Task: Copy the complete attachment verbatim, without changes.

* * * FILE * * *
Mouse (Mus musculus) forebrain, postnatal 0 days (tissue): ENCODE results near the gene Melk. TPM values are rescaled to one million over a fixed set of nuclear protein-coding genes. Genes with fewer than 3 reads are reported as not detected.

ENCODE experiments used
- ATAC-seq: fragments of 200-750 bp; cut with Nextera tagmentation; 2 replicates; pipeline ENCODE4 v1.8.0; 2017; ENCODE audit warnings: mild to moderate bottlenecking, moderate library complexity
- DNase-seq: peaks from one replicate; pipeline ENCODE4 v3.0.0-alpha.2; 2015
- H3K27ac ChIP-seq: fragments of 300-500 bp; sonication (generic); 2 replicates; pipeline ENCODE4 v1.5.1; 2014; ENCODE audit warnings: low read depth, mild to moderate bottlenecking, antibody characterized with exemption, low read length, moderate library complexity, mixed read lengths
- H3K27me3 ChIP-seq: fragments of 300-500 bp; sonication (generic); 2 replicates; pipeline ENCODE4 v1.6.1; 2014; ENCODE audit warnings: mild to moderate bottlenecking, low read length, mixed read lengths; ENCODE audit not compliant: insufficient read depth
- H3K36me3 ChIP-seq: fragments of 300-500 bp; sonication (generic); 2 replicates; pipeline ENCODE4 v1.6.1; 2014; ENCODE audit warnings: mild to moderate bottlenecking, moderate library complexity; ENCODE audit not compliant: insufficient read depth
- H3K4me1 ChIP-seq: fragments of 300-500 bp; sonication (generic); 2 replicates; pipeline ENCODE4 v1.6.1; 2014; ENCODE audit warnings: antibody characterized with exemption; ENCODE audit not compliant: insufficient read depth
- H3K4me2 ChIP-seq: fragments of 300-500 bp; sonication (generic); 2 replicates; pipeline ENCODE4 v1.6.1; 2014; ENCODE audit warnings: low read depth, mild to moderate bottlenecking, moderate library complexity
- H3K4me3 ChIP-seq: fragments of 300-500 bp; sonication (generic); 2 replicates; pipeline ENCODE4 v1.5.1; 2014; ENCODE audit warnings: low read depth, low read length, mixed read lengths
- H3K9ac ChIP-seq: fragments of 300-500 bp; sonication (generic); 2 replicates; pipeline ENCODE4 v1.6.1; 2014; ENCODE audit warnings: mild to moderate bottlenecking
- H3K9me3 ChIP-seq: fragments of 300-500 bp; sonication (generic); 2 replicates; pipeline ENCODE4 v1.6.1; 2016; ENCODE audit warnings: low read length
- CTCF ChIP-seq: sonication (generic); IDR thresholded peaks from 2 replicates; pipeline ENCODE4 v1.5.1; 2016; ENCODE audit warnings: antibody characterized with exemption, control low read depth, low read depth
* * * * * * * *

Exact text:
Mouse (Mus musculus) forebrain, postnatal 0 days (tissue): ENCODE results near the gene Melk. TPM values are rescaled to one million over a fixed set of nuclear protein-coding genes. Genes with fewer than 3 reads are reported as not detected.

ENCODE experiments used
- ATAC-seq: fragments of 200-750 bp; cut with Nextera tagmentation; 2 replicates; pipeline ENCODE4 v1.8.0; 2017; ENCODE audit warnings: mild to moderate bottlenecking, moderate library complexity
- DNase-seq: peaks from one replicate; pipeline ENCODE4 v3.0.0-alpha.2; 2015
- H3K27ac ChIP-seq: fragments of 300-500 bp; sonication (generic); 2 replicates; pipeline ENCODE4 v1.5.1; 2014; ENCODE audit warnings: low read depth, mild to moderate bottlenecking, antibody characterized with exemption, low read length, moderate library complexity, mixed read lengths
- H3K27me3 ChIP-seq: fragments of 300-500 bp; sonication (generic); 2 replicates; pipeline ENCODE4 v1.6.1; 2014; ENCODE audit warnings: mild to moderate bottlenecking, low read length, mixed read lengths; ENCODE audit not compliant: insufficient read depth
- H3K36me3 ChIP-seq: fragments of 300-500 bp; sonication (generic); 2 replicates; pipeline ENCODE4 v1.6.1; 2014; ENCODE audit warnings: mild to moderate bottlenecking, moderate library complexity; ENCODE audit not compliant: insufficient read depth
- H3K4me1 ChIP-seq: fragments of 300-500 bp; sonication (generic); 2 replicates; pipeline ENCODE4 v1.6.1; 2014; ENCODE audit warnings: antibody characterized with exemption; ENCODE audit not compliant: insufficient read depth
- H3K4me2 ChIP-seq: fragments of 300-500 bp; sonication (generic); 2 replicates; pipeline ENCODE4 v1.6.1; 2014; ENCODE audit warnings: low read depth, mild to moderate bottlenecking, moderate library complexity
- H3K4me3 ChIP-seq: fragments of 300-500 bp; sonication (generic); 2 replicates; pipeline ENCODE4 v1.5.1; 2014; ENCODE audit warnings: low read depth, low read length, mixed read lengths
- H3K9ac ChIP-seq: fragments of 300-500 bp; sonication (generic); 2 replicates; pipeline ENCODE4 v1.6.1; 2014; ENCODE audit warnings: mild to moderate bottlenecking
- H3K9me3 ChIP-seq: fragments of 300-500 bp; sonication (generic); 2 replicates; pipeline ENCODE4 v1.6.1; 2016; ENCODE audit warnings: low read length
- CTCF ChIP-seq: sonication (generic); IDR thresholded peaks from 2 replicates; pipeline ENCODE4 v1.5.1; 2016; ENCODE audit warnings: antibody characterized with exemption, control low read depth, low read depth